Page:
Source: Spanish Police Seize 6 Bitcoin Mines in Crackdown on Stolen TV Content – CoinDesk

Europe’s Geoblocking Decision: What You Need to Know 

It was previously believed the EU regulator wanted to “unblock the geo-blocks,” which would in theory have prevented companies from blocking access to their services if a user was accessing them from outside an “approved” area. The BBC’s state-funded iPlayer, officially unusable outside of the U.K., could have been affected by such a proposal, but this is not something the watchdog is addressing as part of its announcements today.

“The proposed ‘anti-geo-blocking’ regulation doesn’t do what it says on the tin,” said Julia Reda, a member of the European Parliament’s Green group. “When most Europeans hear the term ‘geo-blocking,’ they think of the all-too-common error message that ‘this video is not available in your country’ — and yet the measures presented today will not do anything to address this. An anti-geo-blocking regulation that does not cover online video content misses the point.”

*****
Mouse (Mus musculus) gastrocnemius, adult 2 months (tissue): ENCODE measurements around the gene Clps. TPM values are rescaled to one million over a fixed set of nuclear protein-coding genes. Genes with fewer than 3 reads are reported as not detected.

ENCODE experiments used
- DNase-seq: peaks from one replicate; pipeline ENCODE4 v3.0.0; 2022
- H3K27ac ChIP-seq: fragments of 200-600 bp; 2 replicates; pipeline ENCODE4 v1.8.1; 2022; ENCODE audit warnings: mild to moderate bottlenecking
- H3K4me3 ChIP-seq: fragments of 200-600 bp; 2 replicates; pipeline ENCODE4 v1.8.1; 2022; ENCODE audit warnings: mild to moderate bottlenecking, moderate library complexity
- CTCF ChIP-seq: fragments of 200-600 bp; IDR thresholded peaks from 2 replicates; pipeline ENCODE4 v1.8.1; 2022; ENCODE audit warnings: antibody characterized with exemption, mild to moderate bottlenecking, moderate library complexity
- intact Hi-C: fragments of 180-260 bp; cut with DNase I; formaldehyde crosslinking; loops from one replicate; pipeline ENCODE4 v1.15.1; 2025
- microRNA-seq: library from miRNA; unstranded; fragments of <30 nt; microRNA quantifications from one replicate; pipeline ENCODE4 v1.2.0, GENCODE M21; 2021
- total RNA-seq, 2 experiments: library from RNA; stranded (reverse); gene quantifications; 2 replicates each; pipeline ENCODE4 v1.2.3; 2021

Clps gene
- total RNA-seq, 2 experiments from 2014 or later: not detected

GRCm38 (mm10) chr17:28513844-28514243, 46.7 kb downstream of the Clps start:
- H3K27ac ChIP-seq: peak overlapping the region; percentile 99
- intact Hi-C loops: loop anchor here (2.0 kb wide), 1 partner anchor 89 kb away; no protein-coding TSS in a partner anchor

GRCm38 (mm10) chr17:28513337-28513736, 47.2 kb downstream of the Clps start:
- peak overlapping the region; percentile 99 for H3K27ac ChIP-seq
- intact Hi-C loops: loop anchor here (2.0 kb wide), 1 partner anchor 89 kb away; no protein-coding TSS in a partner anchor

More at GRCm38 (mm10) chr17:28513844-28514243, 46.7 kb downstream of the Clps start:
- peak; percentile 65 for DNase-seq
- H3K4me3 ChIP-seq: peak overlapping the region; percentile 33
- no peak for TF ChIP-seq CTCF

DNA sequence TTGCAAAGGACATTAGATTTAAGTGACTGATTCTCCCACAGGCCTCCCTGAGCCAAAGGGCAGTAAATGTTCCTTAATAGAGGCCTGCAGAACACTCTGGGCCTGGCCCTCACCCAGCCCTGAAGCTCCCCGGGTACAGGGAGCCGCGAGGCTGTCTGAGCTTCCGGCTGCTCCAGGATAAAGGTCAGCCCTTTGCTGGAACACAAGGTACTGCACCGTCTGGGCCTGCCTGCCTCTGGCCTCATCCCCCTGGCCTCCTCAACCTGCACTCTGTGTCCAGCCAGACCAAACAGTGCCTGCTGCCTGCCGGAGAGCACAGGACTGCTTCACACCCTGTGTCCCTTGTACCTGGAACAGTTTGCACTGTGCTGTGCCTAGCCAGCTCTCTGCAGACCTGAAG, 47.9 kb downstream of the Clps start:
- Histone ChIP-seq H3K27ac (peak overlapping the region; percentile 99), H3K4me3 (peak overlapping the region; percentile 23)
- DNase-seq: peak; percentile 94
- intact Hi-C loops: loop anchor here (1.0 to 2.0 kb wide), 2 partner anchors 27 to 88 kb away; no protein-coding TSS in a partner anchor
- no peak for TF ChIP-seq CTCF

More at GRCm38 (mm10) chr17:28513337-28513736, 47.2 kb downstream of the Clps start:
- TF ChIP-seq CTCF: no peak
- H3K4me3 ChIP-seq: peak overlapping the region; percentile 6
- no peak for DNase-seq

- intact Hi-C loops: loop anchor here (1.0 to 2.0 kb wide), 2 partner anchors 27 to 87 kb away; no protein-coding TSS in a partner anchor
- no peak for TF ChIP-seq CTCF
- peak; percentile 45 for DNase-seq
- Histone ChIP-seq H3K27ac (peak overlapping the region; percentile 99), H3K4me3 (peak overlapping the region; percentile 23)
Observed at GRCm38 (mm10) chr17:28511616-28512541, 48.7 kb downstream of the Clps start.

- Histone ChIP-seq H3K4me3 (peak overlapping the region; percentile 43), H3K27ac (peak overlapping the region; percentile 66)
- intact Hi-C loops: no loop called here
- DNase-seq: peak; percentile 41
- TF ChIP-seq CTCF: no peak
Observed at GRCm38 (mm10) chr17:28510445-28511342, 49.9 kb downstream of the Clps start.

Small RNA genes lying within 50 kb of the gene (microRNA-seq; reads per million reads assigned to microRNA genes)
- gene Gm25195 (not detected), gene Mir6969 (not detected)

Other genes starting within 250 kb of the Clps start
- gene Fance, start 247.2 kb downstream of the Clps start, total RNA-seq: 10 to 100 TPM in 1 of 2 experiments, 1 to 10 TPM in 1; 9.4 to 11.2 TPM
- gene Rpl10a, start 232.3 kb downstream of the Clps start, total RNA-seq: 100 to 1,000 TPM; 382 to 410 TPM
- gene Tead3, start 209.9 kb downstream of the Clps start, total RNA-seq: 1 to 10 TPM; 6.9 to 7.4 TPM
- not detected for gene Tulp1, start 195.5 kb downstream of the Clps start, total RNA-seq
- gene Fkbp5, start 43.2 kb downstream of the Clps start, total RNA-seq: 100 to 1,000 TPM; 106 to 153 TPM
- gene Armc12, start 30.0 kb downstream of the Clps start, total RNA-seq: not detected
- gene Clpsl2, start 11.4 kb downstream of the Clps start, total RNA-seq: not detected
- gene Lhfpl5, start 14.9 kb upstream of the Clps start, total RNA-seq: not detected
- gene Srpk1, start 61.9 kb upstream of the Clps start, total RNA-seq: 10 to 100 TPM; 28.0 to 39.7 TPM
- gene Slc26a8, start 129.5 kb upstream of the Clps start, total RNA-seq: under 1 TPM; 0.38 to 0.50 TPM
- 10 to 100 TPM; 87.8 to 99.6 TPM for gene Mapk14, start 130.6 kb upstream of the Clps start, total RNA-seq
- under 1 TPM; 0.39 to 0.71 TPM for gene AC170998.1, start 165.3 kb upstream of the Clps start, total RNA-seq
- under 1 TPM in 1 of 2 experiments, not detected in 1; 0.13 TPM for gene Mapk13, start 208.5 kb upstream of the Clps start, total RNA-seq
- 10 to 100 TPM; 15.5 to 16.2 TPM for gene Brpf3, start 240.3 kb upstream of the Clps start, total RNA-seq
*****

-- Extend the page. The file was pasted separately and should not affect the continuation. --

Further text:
Source: Europe’s Geoblocking Decision: What You Need to Know – Bloomberg

Vermont is Close to Passing a Law That Would Make Blockchain Records Admissible in Court 

A legislative effort in the state of Vermont to recognize blockchain data in the court system is inching closer to completion, and only needs a governor’s signature to become enshrined in law.

Buried inside an economic development bill recently passed by both the Vermont House and Senate is legislative language that, if approved, would make it so that “a fact or record” verified through blockchain technology is “authentic”.